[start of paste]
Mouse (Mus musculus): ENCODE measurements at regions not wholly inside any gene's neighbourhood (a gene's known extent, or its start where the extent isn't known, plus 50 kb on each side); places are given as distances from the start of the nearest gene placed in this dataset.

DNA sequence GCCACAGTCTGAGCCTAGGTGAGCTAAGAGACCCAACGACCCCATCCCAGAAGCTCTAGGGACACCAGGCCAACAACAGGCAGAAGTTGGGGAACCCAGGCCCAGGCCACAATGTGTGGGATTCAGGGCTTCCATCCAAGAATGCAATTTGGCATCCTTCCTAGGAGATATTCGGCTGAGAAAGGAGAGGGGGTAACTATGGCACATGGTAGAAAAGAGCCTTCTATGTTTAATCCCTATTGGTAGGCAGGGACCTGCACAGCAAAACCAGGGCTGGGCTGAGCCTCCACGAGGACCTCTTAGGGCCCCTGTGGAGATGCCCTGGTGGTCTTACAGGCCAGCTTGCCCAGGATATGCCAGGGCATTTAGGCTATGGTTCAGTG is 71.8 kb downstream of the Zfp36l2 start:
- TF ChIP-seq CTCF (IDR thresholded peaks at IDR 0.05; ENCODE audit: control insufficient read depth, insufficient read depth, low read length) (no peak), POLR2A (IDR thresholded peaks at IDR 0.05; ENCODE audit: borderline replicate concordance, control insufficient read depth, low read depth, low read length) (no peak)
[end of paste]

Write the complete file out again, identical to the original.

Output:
Mouse (Mus musculus): ENCODE measurements at regions not wholly inside any gene's neighbourhood (a gene's known extent, or its start where the extent isn't known, plus 50 kb on each side); places are given as distances from the start of the nearest gene placed in this dataset.

DNA sequence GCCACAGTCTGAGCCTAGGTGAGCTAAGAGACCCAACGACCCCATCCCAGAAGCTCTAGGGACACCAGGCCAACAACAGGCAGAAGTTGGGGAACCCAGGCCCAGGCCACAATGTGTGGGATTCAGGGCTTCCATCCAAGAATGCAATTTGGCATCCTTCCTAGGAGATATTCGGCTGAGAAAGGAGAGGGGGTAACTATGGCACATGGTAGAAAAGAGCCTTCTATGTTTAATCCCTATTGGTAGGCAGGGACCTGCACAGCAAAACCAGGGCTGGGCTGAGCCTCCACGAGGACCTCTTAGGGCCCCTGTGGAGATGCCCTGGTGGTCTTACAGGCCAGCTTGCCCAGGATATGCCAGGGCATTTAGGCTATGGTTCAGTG is 71.8 kb downstream of the Zfp36l2 start:
- TF ChIP-seq CTCF (IDR thresholded peaks at IDR 0.05; ENCODE audit: control insufficient read depth, insufficient read depth, low read length) (no peak), POLR2A (IDR thresholded peaks at IDR 0.05; ENCODE audit: borderline replicate concordance, control insufficient read depth, low read depth, low read length) (no peak)